The U.S. Court of Appeals for the Second Circuit has ruled that the lawsuit filed by the New York Department of Financial Services (DFS) seeking to block the OCC’s issuance of special purpose national bank (SPNB) charters to non-depository fintech companies should be dismissed for lack of Article III standing. In December 2017, the DFS’s first lawsuit challenging the OCC’s issuance of SPNB charters was also dismissed for lack of Article III jurisdiction.
The DFS filed the second lawsuit in September 2018 following the OCC’s issuance of a policy statement confirming that it would begin accepting applications for SPNB charters from non-depository fintechs, together with a supplement to its licensing manual describing its application and decision process for fintechs (“Charter Decision”). Once again, the DFS alleged that the OCC does not have authority under the National Bank Act (NBA) to charter non-depository companies because such companies are not engaged in the “business of banking” as that term is used in the National Bank Act (NBA). In rulings we viewed as clearly incorrect, the district court (1) held that the DFS had standing to file its lawsuit; (2) concluded that the term “business of banking,” as used in the NBA, “read in the light of its plain language, history, and legislative context, unambiguously requires that, absent a statutory provision to the contrary, only depository institutions are eligible to receive national bank charters”; and (3) entered a final judgment against the OCC in October 2019, thereby enabling the OCC to file its appeal with the Second Circuit.
In reversing the district court’s judgment, the Second Circuit found that the DFS’s assertion that it faced a substantial risk of injury was too speculative to meet the Article III “injury in fact” requirement.
The DFS claimed that there was a substantial risk that the Charter Decision would enable fintechs with SPNB charters to escape its regulatory jurisdiction by claiming federal preemption. The Second Circuit observed that no non-depository fintech had yet applied for an SPNB charter and no state law or regulation had been preempted as a result of the Charter Decision. As a result, there was currently no non-depository fintech that could claim federal preemption and thereby engage in any practice that might give rise to the regulatory harms alleged by DFS, such as charging interest above New York’s usury cap. The Second Circuit was also unwilling to accept the DFS’s claim that the OCC was on the verge of granting an SPNB charter.
The DFS also claimed that there was a substantial risk of losing revenues in the form of annual assessments levied on DFS-regulated institutions that would not be paid by fintechs with SPNB charters. The Second Circuit observed that “at least until a non-depository fintech that DFS currently regulates—or would otherwise regulate—decides to apply for an SPNB charter, this alleged assessment loss will remain purely ‘conjectural or hypothetical,’ rather than ‘imminent’ as the Constitution requires.”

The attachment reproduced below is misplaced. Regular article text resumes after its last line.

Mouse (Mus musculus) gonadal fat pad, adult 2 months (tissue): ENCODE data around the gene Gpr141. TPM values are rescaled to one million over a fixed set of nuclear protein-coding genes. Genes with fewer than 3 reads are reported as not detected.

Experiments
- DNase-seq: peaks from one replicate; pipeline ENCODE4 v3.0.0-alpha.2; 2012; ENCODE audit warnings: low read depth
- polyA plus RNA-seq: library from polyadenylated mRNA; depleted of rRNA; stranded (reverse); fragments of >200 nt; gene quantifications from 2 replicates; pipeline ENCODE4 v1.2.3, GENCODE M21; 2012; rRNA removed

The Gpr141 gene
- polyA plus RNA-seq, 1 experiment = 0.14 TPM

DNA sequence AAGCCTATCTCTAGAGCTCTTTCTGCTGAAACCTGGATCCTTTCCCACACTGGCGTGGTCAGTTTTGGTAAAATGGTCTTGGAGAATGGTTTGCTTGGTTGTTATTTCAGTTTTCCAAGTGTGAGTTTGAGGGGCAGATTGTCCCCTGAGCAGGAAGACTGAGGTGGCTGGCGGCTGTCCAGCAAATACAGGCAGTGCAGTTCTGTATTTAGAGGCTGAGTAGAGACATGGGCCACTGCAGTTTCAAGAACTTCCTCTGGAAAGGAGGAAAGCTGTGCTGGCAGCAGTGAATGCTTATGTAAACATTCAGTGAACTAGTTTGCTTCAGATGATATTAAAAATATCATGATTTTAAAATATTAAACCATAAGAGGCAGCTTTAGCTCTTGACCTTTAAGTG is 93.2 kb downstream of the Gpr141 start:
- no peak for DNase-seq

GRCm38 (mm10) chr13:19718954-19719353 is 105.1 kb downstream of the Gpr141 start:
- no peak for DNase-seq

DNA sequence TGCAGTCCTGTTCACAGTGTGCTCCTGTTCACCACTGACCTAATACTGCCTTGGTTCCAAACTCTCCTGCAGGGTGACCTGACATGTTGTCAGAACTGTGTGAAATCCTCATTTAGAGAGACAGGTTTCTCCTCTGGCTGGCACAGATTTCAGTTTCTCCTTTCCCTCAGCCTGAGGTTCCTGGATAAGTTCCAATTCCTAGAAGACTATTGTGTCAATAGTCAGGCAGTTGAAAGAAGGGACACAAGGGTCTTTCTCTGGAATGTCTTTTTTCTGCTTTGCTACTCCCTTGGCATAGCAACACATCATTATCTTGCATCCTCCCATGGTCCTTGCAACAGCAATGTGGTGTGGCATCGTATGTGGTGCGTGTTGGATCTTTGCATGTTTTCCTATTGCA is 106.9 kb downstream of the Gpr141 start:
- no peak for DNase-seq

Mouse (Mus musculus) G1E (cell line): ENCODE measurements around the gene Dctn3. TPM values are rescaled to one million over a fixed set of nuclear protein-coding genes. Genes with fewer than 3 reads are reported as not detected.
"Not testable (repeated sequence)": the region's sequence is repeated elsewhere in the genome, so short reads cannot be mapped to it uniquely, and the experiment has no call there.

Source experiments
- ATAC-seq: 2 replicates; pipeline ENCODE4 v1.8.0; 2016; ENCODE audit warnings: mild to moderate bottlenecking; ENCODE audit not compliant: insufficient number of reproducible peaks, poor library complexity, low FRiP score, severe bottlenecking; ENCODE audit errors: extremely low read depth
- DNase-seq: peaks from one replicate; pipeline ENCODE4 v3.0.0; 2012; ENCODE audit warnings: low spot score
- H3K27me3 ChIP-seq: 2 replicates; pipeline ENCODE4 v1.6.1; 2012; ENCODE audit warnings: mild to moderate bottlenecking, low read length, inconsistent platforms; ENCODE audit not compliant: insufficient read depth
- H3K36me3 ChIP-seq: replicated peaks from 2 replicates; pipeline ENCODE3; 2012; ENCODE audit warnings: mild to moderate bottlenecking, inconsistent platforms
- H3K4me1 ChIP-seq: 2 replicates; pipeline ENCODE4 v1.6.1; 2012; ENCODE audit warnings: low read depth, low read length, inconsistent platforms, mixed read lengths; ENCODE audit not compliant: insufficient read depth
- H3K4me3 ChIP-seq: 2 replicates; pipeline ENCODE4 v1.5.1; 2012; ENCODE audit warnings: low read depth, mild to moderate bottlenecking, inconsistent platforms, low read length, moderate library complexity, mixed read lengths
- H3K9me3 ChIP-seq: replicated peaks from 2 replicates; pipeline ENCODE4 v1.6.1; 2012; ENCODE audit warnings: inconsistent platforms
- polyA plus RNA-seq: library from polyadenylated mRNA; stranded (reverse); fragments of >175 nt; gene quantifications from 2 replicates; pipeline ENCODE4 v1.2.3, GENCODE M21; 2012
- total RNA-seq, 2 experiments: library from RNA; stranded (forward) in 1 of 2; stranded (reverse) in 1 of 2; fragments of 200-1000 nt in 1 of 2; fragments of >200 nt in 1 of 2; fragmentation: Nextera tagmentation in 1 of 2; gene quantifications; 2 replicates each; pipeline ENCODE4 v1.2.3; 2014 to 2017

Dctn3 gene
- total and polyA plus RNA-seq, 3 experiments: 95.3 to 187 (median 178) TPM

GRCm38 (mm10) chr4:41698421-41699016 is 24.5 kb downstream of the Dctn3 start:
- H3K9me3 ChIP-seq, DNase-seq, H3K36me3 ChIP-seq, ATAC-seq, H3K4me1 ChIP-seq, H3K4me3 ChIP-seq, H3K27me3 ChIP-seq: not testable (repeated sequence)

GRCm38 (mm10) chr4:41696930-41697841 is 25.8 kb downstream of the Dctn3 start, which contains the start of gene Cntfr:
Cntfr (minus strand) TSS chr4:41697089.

The Second Circuit also agreed with the OCC’s argument that the DFS’s claims were not constitutionally ripe because the speculative nature of the DFS’s alleged injury made the issue premature for review. In explaining its ripeness ruling, the Second Circuit “reiterate[d] that, even if non-depository fintechs have engaged in preliminary discussions with the OCC regarding (or submitted draft applications for) SPNB charters, DFS is still asking us to ‘entangle [ourselves] in abstract disagreements over matters that are premature for review because the injury is speculative and may never occur.’”
As a consequence of its determinations that the DFS lacked standing and its claims were not constitutionally ripe, the Second Circuit did not have jurisdiction to reach the district court’s holding, on the merits, of whether the “business of banking” under the NBA requires the receipt of deposits. The Second Circuit noted that, in reversing the district court, it “express[ed] no view” on the district court’s NBA ruling.
The OCC’s authority to issue SPNB charters to non-depository fintech companies is also the subject of a third lawsuit filed by the Conference of State Bank Supervisors (CSBS) in D.C. federal district court seeking to block the OCC from granting a national bank charter to Figure Technologies Inc. CSBS’s first two lawsuits were dismissed on ripeness grounds. A motion to dismiss for lack of Article III standing filed by the OCC is currently pending.
The Second Circuit decision strikes us as clearly correct. Accordingly, we are disappointed but not surprised that the Second Circuit did not reach the merits of whether the OCC may charter SPNBs that do not take deposits. Our sole real criticism is that the Second Circuit did not formally vacate the erroneous lower court decision. While the district court decision could potentially be cited in support of the DFS and CSBS positions on the merits, we are confident that the Courts of Appeals will roundly reject the argument if and when they are properly presented with the issue. Of course, as suggested by the recent decision, it is uncertain whether a new Comptroller of the Currency, appointed by President Biden, will opt to charter any SPNBs that do not take deposits.